Courage in Journalism Award Winners Tell Their Stories
Courage in Journalism Award Winners Tell Their StoriesIn America, we tend to take our freedoms for granted. But the majority of those inhabiting planet Earth are still fighting for those freedoms, some with their lives, much the same as those who fought for freedom in America. The International Women’s Media Foundation’s (IWMF) Courage in Journalism Awards recently honored four extraordinary women who are engaged in that fight. At Naturepedic, that kind of integrity means a lot to us. We started this company to provide parents with organic and non-toxic waterproof mattresses, and we still hold ourselves to the same standards as we did originally. Our appreciation for those who focus on making the world a better place and who stand behind what they believe in led us to sponsor The Wrap’s Power Women Breakfast, which featured these four amazing Courage in Journalism Award winners, who shared their inspiring stories. We thought you might enjoy hearing a little about them.
- Najiba Ayubi | 2013 Courage in Journalism Award - The Killid Group, Afghanistan. Threatened by the secret service and other sectors of her own government, defamed, hunted by gunmen who appear at her door, charged with false reporting, Afghan journalist Najiba Ayubi has had countless sleepless nights in fear of the consequences when she publishes something controversial. Despite the dangers, Ms Aybui remains dedicated to communicating the truth about her country. “Throughout her career,” said the IWMF, “Ayubi has stood for journalism ethics and press freedom. She has dedicated herself to reporting on politics, human rights and corruption while challenging authorities and defending the value of independent journalism. “ Read more.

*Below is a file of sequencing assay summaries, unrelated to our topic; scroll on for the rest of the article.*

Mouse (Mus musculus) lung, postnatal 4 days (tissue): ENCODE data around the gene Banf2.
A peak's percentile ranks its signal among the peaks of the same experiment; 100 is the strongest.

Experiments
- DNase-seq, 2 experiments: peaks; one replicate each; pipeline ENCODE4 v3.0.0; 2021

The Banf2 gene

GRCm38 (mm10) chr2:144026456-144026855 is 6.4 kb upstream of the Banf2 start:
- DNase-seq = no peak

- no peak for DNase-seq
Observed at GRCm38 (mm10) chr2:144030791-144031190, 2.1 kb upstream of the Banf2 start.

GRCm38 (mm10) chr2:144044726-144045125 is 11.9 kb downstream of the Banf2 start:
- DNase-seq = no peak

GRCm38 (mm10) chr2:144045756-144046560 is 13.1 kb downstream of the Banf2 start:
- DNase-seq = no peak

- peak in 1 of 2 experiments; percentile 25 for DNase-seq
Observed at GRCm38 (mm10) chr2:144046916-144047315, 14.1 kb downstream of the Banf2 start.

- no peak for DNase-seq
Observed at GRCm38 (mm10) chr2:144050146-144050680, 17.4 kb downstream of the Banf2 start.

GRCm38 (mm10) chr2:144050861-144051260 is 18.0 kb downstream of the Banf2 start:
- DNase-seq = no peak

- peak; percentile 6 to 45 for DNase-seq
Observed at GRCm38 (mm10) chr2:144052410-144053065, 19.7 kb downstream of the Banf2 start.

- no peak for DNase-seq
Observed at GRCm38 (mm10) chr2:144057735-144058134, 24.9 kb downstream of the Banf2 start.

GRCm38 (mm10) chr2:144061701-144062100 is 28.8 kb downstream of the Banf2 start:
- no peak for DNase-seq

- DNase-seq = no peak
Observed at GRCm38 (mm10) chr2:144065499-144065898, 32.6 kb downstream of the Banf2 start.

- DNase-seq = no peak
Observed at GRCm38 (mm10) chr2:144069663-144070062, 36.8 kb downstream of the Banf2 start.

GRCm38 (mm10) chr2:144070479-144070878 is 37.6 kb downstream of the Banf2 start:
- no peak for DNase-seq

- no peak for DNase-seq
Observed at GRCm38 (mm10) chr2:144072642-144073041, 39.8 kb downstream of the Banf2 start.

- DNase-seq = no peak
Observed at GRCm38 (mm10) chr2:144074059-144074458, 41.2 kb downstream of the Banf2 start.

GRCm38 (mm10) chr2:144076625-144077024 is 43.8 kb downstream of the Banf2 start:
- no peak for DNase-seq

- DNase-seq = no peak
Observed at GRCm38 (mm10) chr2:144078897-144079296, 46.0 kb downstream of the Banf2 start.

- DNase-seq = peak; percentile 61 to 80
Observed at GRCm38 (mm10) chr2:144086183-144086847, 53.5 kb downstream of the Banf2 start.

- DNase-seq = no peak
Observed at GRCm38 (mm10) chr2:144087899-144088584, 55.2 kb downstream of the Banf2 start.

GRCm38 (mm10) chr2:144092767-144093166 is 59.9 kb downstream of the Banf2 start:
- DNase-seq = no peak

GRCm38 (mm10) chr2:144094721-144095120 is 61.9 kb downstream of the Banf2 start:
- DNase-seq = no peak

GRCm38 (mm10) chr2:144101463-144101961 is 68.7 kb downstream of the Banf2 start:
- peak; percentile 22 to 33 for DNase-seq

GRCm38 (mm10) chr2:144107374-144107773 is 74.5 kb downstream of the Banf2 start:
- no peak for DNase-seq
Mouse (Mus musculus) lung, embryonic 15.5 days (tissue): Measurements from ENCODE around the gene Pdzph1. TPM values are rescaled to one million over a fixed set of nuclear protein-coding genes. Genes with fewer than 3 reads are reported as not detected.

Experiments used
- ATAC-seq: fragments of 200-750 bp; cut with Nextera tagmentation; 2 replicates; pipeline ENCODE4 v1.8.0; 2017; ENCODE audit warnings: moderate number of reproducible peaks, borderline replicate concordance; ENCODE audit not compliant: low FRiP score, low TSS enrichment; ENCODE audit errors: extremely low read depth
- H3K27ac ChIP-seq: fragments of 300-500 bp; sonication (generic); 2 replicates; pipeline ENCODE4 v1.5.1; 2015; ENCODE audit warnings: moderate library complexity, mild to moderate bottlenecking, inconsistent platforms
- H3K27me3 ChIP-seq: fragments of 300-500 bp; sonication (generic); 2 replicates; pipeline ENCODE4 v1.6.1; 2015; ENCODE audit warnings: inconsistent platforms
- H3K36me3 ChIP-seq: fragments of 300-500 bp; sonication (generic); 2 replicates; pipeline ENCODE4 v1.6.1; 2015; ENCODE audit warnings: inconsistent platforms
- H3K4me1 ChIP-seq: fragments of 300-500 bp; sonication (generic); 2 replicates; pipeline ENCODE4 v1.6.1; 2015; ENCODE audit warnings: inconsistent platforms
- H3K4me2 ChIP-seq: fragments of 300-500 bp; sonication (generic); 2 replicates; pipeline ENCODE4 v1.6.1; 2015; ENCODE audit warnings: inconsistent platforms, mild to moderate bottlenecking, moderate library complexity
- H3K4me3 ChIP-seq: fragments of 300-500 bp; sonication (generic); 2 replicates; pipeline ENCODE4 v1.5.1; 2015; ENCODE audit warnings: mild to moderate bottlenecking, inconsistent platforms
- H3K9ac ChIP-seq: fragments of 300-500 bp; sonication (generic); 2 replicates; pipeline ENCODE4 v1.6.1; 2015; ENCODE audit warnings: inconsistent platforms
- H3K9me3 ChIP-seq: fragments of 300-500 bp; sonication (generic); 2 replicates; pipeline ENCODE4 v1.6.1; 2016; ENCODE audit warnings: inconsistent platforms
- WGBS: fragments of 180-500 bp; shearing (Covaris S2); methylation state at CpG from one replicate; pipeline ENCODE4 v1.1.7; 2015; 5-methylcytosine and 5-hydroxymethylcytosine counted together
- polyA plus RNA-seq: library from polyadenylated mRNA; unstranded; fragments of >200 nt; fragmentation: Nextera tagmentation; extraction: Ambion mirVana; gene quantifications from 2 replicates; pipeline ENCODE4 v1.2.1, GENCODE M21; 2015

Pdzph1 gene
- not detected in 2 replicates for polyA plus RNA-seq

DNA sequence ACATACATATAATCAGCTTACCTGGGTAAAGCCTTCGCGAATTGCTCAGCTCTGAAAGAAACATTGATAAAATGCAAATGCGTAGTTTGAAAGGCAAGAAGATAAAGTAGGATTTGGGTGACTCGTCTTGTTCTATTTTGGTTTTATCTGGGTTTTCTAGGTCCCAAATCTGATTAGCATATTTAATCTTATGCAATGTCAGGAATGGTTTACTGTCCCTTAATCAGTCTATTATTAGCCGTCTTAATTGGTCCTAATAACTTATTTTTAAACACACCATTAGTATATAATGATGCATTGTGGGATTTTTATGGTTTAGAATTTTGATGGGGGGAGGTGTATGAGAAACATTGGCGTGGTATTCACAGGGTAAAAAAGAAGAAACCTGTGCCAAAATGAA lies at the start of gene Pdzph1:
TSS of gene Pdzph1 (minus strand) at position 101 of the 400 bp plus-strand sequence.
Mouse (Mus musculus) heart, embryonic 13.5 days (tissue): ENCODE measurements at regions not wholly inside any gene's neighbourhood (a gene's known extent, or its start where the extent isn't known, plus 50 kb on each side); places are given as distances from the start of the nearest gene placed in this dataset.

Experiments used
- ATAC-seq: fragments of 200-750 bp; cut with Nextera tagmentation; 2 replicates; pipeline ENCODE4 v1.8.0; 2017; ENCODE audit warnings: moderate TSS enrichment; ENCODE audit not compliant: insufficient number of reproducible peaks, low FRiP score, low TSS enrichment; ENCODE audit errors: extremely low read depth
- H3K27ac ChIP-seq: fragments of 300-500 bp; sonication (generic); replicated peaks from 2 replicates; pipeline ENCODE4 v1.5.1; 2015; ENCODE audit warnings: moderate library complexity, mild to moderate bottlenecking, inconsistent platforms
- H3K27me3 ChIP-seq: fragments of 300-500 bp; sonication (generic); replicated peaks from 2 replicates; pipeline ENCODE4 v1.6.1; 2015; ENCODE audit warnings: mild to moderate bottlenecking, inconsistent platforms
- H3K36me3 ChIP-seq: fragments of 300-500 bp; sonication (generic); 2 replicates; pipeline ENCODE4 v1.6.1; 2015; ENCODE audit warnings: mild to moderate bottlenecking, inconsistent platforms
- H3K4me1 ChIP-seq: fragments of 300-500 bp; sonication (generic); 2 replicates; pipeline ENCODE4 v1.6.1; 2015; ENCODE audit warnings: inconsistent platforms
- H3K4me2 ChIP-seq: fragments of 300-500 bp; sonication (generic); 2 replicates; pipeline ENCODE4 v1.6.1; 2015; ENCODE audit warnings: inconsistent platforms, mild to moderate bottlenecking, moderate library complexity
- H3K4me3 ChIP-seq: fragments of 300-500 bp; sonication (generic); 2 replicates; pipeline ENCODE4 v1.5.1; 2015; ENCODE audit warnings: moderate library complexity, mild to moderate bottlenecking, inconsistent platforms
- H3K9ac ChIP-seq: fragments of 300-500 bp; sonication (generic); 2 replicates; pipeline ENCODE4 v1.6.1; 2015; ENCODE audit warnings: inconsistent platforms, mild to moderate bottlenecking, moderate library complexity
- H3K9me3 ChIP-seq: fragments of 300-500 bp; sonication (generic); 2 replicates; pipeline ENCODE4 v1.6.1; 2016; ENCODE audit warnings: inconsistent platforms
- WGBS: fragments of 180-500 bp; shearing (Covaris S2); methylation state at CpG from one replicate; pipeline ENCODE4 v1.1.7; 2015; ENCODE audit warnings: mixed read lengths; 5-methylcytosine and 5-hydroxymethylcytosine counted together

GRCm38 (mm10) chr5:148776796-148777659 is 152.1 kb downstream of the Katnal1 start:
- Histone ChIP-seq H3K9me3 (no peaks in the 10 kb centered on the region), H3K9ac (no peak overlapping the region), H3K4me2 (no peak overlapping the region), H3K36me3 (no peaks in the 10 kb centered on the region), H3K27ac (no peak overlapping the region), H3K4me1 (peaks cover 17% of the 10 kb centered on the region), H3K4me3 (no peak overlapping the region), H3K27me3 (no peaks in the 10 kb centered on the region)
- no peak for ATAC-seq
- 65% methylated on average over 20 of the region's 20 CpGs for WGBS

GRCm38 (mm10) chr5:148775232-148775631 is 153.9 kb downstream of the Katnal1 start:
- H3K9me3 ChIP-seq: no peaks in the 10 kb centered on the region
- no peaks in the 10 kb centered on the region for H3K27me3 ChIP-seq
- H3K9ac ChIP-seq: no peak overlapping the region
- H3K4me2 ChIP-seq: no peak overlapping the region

- Bopha Phorn | 2013 Courage in Journalism Award - The Cambodia Daily, Cambodia. Bopha reports on criminal activity, human rights abuses, land and environmental issues and government corruption. She is continually under threat and her life is continually in danger in a country with an unstable democracy where authoritarianism, censorship and physical attacks on journalists are on the rise. But she refuses to be intimidated. ‘If I stop being a journalist, I stop breathing’. Read more.
- Nour Kelze | 2013 Courage in Journalism Award - Reuters, Syria. At 25 years old, this former school teacher now spends her days (and nights) dodging sniper fire and shells dropped by aircraft. Her many near-death experiences are nothing unusual for journalists in Syria, the ‘deadliest’ country for press. The government has no qualms about murder or torture. Many journalists have left the country, but Nour is still there, still determined. Read more.
- Edna Machirori | 2013 Lifetime Achievement Award – For 50 years Machirori has refused to comply with the norm in her country – the docile and silent woman. Instead, she has diligently reported the news and fought for a free press, while also championing the rights of other women to follow in her footsteps. She fearlessly paved the way for female journalists, many of whom credit her with their success. “Her story is one of courage, resilience and success,” said one of her colleagues. “She has shown extraordinary strength and character where many of her male counterparts have allowed themselves to become instruments of those in power.” Read more.
Congratulations to these remarkable women. We applaud you for your integrity and are honored to have contributed to letting the world hear your stories.